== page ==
WASHINGTON: Winter storm this year in the United States is one of the deadliest in the country in the past three decades.
The storm has left much of the eastern United States in a deep freeze and killed nearly 50 people.
The nationwide toll of deaths related to the days-long storm has so far risen to 47 people across nine states, with at least 25 perishing in western New York's Erie County.
Here are some previous winter storms and cold snaps since 1993.
2021: A deadly cold snap
A deadly cold snap hit Canada, the US and Mexico from February 13-19, paralyzing parts of the southern and central United States and claiming more than 70 lives, media reports said.
It also left millions of Americans struggling without electricity.
Across the southern border in Mexico six people died.
A blizzard dubbed “Snowzilla” blanketed the US East Coast, especially New York, from January 22-24.
It was blamed for at least 33 deaths as it slammed much of the coast.
More than 11,000 flights were canceled.
Some 27 inches (67 centimeters) of snow fell in New York´s Central Park, the second-highest accumulation since records began in 1869. In Washington, Dulles International Airport was buried under 22 inches of snow in 24 hours.
2007: Cold snap kills 42
A cold snap accompanied by ice and snow left 42 dead in mid-January, most of them dying in traffic accidents on slick roads in Oklahoma, Texas, Missouri, Iowa, Michigan, New York and Maine.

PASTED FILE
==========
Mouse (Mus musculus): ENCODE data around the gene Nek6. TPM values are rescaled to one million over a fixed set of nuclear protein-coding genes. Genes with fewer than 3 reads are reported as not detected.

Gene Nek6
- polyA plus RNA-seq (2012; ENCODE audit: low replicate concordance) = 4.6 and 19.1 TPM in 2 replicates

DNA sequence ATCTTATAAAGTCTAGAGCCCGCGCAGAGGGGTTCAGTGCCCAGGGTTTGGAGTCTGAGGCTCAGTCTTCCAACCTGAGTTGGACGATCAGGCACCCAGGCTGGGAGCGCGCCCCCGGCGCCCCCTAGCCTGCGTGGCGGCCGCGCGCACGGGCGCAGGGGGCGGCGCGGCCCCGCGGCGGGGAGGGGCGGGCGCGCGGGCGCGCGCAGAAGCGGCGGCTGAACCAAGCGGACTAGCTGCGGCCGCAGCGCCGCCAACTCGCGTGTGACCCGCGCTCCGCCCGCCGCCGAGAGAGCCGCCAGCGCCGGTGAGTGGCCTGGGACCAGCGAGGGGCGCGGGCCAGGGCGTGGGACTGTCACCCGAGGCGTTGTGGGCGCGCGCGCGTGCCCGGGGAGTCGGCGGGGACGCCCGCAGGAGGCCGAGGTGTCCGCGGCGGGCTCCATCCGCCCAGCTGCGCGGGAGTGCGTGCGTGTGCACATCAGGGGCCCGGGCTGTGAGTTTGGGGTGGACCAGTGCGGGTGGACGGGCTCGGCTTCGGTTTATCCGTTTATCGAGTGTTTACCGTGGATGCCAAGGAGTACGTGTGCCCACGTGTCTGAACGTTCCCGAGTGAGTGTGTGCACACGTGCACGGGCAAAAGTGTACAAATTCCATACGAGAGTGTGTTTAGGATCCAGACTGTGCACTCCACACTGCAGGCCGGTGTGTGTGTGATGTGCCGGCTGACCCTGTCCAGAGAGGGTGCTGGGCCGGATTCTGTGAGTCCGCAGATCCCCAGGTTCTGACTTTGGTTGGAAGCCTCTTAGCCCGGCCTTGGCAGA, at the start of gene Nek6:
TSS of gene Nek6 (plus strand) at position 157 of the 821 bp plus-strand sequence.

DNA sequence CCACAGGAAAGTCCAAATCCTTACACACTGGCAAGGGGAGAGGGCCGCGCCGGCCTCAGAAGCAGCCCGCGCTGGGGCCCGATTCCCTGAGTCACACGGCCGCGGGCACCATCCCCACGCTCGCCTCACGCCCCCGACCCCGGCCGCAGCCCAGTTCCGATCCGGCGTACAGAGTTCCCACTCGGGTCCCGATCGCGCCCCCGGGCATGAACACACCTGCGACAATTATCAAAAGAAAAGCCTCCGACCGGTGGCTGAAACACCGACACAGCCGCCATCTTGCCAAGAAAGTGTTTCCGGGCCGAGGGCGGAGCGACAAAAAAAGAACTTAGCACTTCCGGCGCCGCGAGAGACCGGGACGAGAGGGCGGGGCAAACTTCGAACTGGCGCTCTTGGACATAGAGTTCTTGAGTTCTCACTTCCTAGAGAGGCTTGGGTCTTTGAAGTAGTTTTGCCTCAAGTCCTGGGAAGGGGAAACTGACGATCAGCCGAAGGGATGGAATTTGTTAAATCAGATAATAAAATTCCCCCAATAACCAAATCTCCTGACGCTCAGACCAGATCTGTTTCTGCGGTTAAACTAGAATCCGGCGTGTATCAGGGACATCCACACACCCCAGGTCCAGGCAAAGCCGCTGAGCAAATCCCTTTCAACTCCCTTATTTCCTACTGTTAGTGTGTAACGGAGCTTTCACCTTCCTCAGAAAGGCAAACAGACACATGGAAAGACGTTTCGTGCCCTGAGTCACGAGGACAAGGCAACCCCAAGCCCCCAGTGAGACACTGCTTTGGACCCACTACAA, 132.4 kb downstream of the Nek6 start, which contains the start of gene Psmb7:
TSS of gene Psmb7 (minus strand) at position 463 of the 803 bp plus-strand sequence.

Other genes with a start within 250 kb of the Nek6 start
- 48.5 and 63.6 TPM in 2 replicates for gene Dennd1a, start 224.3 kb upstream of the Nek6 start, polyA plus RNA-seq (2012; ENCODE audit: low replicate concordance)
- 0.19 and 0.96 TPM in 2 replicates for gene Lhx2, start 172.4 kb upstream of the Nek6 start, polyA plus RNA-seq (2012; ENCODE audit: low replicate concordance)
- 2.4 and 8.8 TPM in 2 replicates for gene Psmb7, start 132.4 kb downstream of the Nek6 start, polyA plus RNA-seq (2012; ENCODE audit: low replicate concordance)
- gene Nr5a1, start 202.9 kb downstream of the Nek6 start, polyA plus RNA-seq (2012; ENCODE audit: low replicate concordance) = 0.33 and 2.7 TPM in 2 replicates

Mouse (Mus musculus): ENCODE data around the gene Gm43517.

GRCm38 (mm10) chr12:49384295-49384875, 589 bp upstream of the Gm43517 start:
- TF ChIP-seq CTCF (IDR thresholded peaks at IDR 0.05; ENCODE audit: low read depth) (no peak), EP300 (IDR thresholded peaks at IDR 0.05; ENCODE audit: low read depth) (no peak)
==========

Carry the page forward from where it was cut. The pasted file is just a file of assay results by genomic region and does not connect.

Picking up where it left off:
1996: ‘Blizzard 1996'
A big Eastern Seaboard snowstorm from January 7-9 left dozens dead, most of them in road accidents. It was dubbed “Blizzard 1996” by the press.
It was followed days later by another storm, and then by flooding.
The blizzard caused 154 deaths, directly or indirectly, according to the US National Weather Service (NWS).
1993: ‘Storm of the Century'
On March 13-14, what was dubbed the “Storm of the Century” dumped record snowfalls up and down the US East Coast, leaving 270 dead, according to the NWS.
Most of the deaths came in the states of Pennsylvania, Florida, New York, North Carolina, and even Alabama in the Deep South.
In addition, five people died in Canada, three in Cuba and five in international waters off Florida.
The latter state recorded 50 tornadoes, 30-foot waves off the coast, and four feet of snow in some areas.
Two cargo ships and their crews were lost: a Liberian-flagged ship with 32 on board off the east coast of Canada and a Honduran vessel with 16 crew members off Florida.
Many of the storm's casualties, mostly elderly, were killed by the biting cold; some suffered heart attacks while shoveling snow or clearing ice.